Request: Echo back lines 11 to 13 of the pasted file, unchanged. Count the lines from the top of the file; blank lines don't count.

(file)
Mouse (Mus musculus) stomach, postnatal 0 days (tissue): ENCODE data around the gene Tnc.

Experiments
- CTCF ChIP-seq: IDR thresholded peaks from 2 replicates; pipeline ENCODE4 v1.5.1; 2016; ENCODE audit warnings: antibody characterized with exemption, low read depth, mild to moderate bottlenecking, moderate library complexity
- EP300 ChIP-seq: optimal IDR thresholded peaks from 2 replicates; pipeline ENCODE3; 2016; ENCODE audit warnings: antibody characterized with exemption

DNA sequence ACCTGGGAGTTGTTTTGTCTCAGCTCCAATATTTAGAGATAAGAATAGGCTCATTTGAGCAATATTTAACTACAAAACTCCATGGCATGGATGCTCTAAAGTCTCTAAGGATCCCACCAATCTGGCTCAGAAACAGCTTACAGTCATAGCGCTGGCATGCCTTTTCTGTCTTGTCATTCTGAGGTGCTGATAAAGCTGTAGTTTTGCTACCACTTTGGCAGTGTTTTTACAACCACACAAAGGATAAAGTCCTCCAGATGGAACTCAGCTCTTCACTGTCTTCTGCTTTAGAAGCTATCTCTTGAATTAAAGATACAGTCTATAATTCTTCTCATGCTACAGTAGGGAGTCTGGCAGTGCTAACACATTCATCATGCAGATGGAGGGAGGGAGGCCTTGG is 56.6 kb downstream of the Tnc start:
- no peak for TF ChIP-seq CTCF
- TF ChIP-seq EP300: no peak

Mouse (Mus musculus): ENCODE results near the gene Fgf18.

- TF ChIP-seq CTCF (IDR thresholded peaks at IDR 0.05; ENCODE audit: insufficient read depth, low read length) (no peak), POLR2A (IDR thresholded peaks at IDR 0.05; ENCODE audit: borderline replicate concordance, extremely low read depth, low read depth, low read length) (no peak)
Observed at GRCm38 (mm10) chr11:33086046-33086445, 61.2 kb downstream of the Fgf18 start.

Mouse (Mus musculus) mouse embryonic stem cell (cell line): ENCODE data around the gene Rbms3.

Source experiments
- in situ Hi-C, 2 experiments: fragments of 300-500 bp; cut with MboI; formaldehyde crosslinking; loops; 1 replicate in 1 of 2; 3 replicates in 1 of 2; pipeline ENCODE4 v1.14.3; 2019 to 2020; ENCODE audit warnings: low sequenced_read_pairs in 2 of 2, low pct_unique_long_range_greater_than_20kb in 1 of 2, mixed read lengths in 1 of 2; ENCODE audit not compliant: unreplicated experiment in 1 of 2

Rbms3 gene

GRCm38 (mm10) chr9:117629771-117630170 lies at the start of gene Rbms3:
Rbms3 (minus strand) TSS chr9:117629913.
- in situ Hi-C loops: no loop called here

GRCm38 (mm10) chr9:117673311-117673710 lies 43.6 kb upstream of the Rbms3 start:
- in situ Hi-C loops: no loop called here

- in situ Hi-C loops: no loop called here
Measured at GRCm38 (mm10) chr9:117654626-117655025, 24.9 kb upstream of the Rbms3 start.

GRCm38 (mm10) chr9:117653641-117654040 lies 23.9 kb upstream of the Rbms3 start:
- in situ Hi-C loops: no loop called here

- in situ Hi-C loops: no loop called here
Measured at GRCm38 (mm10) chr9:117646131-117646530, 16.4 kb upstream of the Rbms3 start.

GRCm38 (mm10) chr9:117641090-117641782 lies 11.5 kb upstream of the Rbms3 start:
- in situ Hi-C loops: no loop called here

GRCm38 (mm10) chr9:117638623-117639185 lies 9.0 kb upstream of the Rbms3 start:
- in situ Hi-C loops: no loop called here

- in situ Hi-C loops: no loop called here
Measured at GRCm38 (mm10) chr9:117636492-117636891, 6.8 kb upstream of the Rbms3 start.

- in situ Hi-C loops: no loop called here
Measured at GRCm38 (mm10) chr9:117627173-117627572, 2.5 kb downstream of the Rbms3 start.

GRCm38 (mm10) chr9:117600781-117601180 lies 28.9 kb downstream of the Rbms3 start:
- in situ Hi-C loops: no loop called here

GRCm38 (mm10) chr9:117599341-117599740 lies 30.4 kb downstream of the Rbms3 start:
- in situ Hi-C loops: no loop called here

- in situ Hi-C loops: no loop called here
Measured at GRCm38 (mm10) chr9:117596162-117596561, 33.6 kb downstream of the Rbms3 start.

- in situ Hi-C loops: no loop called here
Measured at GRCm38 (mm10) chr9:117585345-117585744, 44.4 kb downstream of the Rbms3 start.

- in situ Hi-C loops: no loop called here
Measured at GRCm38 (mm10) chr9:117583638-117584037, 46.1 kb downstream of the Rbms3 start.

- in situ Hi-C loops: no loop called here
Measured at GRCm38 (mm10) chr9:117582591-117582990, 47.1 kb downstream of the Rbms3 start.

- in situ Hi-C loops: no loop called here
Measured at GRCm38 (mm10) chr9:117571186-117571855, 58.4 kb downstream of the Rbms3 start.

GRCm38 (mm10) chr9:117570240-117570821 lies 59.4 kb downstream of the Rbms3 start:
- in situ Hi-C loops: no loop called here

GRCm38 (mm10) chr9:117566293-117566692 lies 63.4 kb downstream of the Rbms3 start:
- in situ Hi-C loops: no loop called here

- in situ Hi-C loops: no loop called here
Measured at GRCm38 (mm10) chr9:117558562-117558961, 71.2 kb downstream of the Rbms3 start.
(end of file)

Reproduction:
Mouse (Mus musculus) mouse embryonic stem cell (cell line): ENCODE data around the gene Rbms3.

Source experiments
- in situ Hi-C, 2 experiments: fragments of 300-500 bp; cut with MboI; formaldehyde crosslinking; loops; 1 replicate in 1 of 2; 3 replicates in 1 of 2; pipeline ENCODE4 v1.14.3; 2019 to 2020; ENCODE audit warnings: low sequenced_read_pairs in 2 of 2, low pct_unique_long_range_greater_than_20kb in 1 of 2, mixed read lengths in 1 of 2; ENCODE audit not compliant: unreplicated experiment in 1 of 2